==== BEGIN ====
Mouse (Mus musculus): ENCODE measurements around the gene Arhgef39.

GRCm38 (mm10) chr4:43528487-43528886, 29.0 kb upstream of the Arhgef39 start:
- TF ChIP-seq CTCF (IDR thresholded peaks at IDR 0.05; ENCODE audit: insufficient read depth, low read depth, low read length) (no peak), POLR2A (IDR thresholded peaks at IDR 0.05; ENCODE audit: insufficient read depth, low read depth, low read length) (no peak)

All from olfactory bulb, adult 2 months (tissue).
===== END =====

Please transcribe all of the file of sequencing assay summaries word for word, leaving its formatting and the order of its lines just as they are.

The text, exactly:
Mouse (Mus musculus): ENCODE measurements around the gene Arhgef39.

GRCm38 (mm10) chr4:43528487-43528886, 29.0 kb upstream of the Arhgef39 start:
- TF ChIP-seq CTCF (IDR thresholded peaks at IDR 0.05; ENCODE audit: insufficient read depth, low read depth, low read length) (no peak), POLR2A (IDR thresholded peaks at IDR 0.05; ENCODE audit: insufficient read depth, low read depth, low read length) (no peak)

All from olfactory bulb, adult 2 months (tissue).